One of the amazing things that we see in the natural world is that animals are designed so that they do not get wiped out by predators. A classic example is a caterpillar, which has no easy defense against birds who can find them even though camouflage is one of their primary defenses. The North American walnut sphinx moth caterpillar employs an unusual defense mechanism that gives it the nickname accordion worm.
This caterpillar is about two inches long and has air holes in its sides. It can compress its body to force air out through the holes. The accordion worm does this when threatened by a bird predator. The holes are spaced and designed so that the air passing through them sounds like the alarm calls of the particular bird species that threatens them. The whistle is not just a little squeak. The sound level is more than 80 decibels compared to a normal conversation which is around 50 to 60 decibels. When the caterpillar makes the sound, the birds that would eat the caterpillar scramble out of the area. Researchers from the University of Washington tell us that this is the first incidence of a deceptive alarm call between an insect and a bird.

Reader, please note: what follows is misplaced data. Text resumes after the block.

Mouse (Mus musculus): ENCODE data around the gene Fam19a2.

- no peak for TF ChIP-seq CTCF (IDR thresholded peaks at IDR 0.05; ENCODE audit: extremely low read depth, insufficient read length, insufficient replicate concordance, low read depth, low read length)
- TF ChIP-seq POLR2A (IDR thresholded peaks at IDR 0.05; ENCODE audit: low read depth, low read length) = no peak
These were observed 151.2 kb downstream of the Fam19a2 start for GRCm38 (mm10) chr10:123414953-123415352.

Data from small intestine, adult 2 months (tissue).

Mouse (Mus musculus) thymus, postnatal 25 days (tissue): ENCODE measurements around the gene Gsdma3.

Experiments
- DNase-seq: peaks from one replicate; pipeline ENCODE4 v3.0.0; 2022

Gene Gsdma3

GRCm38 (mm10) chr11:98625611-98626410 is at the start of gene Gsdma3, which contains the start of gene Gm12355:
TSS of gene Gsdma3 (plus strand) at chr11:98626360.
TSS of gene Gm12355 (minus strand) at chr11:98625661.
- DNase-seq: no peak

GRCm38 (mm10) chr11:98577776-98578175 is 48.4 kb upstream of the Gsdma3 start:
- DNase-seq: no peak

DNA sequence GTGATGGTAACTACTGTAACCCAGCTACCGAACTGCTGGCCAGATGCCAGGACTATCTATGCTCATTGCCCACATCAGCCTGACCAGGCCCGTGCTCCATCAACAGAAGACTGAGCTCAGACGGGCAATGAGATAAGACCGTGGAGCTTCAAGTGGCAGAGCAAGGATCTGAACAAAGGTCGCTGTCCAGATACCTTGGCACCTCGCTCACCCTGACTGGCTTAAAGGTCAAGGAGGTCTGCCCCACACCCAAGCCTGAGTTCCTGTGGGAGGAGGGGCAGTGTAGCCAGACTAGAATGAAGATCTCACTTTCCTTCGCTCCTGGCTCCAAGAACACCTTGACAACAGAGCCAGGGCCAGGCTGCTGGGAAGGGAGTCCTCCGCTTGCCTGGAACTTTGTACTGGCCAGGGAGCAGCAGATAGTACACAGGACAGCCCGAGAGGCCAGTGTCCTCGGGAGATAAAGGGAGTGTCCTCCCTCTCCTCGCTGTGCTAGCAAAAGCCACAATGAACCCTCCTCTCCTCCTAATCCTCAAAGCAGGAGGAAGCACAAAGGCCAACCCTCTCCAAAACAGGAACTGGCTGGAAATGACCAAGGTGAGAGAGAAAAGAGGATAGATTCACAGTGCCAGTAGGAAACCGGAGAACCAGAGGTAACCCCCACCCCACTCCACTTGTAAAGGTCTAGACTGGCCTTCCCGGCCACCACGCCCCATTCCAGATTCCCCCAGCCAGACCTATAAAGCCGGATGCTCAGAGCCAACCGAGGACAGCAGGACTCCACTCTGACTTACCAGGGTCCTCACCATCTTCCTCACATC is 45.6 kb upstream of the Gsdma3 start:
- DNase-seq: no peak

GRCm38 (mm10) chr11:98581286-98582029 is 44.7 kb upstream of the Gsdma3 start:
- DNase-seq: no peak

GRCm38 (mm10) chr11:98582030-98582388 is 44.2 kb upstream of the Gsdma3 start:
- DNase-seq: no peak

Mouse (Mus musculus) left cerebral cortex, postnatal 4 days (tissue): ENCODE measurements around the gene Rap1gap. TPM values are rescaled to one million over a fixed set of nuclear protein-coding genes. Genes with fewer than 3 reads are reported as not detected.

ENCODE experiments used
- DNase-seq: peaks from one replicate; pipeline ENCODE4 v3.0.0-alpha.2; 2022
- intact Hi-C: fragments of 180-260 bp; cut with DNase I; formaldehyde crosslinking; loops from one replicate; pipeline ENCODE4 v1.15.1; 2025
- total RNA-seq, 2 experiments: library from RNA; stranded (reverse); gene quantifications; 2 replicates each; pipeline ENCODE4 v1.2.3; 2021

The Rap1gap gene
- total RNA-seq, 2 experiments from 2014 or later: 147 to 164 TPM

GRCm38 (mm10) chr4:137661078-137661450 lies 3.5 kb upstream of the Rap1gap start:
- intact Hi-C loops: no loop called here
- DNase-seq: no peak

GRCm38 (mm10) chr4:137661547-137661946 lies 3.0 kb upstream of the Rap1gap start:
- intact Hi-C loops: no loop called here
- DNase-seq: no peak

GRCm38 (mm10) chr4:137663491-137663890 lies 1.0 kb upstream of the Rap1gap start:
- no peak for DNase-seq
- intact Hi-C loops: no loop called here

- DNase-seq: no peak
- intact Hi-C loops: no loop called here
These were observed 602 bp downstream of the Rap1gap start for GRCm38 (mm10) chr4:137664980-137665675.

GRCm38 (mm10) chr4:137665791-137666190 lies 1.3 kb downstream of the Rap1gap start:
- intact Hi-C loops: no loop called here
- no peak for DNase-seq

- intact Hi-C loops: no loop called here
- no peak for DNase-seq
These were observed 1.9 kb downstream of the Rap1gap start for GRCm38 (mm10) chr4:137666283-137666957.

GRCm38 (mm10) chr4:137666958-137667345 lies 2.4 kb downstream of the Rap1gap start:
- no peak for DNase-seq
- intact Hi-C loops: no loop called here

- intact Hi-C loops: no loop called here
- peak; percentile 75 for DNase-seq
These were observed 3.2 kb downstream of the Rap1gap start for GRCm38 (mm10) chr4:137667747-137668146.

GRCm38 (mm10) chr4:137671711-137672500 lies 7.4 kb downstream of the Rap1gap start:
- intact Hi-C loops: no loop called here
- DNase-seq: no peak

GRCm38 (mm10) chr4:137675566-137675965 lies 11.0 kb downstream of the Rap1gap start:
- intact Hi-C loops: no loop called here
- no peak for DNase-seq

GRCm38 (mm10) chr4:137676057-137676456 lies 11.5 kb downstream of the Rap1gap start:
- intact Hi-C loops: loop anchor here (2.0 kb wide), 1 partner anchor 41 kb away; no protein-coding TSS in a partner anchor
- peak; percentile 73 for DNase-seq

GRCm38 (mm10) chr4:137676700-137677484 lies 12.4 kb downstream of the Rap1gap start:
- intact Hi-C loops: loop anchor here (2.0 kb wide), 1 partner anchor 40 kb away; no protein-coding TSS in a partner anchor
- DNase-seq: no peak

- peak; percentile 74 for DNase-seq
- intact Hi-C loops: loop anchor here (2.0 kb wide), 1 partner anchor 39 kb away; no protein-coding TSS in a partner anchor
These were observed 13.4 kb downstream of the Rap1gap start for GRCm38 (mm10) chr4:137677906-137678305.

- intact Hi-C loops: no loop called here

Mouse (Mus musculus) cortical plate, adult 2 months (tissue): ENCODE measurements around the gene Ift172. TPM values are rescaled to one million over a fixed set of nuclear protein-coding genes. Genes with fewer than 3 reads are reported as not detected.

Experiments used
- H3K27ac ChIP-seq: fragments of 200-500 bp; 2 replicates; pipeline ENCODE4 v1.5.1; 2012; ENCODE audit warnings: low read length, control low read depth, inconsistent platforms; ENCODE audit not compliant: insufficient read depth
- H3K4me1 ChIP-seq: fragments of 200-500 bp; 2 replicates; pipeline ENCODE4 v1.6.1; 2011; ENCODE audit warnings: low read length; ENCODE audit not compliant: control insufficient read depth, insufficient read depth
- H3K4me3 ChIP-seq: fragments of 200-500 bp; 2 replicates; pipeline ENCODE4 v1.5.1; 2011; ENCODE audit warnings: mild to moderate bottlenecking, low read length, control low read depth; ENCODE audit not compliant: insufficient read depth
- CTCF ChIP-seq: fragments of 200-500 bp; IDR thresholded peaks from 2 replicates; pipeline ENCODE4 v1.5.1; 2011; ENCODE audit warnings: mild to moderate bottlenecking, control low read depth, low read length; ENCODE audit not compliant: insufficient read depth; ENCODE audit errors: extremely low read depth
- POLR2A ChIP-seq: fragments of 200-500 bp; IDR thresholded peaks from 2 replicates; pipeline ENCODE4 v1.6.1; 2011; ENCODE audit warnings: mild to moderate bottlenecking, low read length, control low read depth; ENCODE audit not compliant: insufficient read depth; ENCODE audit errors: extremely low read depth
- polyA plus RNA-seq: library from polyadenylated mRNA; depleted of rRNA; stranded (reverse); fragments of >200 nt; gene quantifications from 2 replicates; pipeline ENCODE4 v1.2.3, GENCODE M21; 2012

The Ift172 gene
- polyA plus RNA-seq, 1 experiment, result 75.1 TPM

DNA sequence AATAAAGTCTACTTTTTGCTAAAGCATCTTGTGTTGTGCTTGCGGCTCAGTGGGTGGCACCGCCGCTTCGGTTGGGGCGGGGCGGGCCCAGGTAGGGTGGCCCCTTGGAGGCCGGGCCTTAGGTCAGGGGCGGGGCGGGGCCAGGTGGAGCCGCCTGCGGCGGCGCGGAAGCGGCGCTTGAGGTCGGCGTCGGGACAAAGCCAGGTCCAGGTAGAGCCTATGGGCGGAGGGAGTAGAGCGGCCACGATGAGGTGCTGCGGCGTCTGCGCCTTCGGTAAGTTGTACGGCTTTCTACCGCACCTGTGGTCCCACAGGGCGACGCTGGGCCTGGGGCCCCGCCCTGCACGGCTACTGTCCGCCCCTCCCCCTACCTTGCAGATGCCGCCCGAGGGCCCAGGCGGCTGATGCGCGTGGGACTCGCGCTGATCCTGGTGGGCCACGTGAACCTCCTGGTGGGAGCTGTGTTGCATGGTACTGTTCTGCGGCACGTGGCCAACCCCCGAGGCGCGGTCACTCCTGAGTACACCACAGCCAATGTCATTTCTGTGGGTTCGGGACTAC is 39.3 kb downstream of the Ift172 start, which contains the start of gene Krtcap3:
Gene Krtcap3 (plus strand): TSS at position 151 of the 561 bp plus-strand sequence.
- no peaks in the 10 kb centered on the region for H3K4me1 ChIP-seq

God provides for all of life on our planet, and the complexity of keeping things in balance is remarkable. As we see the balance of nature becoming upset by human actions, we have to be impressed with what a delicate system of life the Earth contains. Romans 1:18 tells us that we can know God exists through the things He has made. Proverbs 8:1-6, 22-31 reminds us that wisdom has been a part of God’s creative process from the beginning.
If the accordion worm could not survive, it would not become the beautiful North American walnut sphinx moth in the picture. More and more we realize how important it is to take care of what God has created for us.
–John N. Clayton © 2018
Data from “News of the Wild” in National Wildlife, Summer 2018.